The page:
Story posted February 14, 2011
Six hundred years ago, a traveler to any corner of Europe was likely to encounter an English alabaster sculpture. Sometimes ornately gilded and decorated, other times humbly wrought, these religious altarpieces graced medieval church interiors, noble palaces, and common homes alike where they served as instructional and devotional aids.
They were the work of skilled craftsmen, many of them fathers and sons working in cottage industries in the English Midlands, site of some of Europe's finest deposits of alabaster. Ironically, some of these mass-produced, exported reliefs would become rare surviving artifacts of late Medieval English art, as Protestant iconoclasts in the 16th century ferociously destroyed a majority of religious images at home.
Britain didn't see the return of these important works until 20th century travelers to the Continent bought them up and gave them to the Victoria and Albert Museum (V&A). Which is where they have remained, a cherished part of V&A's celebrated collection of medieval art.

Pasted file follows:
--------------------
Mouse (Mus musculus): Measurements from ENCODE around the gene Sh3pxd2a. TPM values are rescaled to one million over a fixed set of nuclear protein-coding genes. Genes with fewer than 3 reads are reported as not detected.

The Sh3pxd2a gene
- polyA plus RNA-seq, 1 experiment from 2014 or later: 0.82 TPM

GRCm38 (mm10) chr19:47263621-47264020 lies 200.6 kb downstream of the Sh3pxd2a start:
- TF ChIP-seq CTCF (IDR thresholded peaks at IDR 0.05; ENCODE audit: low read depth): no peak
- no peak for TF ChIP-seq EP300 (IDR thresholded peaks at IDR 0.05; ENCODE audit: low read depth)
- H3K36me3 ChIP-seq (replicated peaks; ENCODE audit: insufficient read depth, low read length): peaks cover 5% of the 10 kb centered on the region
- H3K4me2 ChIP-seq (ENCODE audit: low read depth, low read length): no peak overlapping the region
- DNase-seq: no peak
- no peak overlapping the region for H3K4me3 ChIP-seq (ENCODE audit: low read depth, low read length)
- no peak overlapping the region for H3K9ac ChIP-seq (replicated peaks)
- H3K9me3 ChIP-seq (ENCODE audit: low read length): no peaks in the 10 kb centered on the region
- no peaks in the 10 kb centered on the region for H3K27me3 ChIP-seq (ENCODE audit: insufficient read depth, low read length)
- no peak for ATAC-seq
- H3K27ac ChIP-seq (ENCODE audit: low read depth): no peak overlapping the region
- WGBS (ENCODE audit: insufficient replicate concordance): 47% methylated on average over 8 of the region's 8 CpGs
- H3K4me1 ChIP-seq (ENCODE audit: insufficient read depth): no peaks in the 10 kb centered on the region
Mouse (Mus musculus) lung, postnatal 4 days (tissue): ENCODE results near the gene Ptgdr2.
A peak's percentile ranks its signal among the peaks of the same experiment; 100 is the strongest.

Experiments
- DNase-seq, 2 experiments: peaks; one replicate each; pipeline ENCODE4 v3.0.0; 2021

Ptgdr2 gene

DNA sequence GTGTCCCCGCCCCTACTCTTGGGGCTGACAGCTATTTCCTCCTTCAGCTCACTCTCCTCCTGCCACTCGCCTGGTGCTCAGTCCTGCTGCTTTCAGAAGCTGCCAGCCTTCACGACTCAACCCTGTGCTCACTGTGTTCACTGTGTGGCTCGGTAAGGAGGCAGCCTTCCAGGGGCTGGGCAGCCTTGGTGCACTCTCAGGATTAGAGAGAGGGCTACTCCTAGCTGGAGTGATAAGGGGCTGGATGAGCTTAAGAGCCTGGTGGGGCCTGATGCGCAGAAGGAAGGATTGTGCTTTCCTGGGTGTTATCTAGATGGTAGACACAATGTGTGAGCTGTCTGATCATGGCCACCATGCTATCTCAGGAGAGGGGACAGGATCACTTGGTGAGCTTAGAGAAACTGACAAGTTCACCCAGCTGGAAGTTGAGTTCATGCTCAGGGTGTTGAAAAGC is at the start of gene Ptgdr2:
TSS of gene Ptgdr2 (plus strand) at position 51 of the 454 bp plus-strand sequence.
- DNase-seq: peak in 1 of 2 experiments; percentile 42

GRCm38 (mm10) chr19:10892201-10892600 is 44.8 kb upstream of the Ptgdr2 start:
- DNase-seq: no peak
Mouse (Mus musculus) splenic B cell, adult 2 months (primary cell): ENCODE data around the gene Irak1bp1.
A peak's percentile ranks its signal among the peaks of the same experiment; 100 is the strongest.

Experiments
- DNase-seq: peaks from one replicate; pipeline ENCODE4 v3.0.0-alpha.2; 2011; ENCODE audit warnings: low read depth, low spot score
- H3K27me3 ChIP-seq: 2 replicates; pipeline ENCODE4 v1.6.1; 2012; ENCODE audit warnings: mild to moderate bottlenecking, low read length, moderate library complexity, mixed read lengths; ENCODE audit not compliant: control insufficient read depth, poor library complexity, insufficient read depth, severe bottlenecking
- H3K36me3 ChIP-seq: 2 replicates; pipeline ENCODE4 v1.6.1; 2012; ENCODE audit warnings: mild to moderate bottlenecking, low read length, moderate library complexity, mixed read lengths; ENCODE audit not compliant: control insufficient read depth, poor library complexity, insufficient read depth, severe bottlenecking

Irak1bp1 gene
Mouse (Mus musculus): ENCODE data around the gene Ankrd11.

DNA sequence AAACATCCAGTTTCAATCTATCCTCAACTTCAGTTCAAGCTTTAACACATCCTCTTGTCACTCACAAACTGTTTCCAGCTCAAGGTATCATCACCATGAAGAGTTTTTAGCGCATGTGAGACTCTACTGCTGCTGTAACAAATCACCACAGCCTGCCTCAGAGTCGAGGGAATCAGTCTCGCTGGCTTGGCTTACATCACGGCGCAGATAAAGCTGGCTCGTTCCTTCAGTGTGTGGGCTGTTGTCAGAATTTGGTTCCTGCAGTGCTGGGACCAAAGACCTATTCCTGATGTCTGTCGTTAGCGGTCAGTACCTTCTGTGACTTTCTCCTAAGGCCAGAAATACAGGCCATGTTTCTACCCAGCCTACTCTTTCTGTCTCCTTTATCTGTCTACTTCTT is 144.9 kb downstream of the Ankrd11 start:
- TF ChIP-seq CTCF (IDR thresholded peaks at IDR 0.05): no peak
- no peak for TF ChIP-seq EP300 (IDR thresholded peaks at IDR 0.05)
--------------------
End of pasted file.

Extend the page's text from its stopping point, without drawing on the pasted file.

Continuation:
An exhibition of the V&A's English alabaster reliefs is making its first North American tour and the Bowdoin College Museum of Art is one of just five museums selected to display these rare treasures. These sumptuous works are on exhibition from Feb. 17 to May 15, 2011, with a public lecture on Thursday, Feb. 17 at 4:30 p.m., followed by a 5:30 p.m. opening reception at the Museum. [Read about full schedule of events.]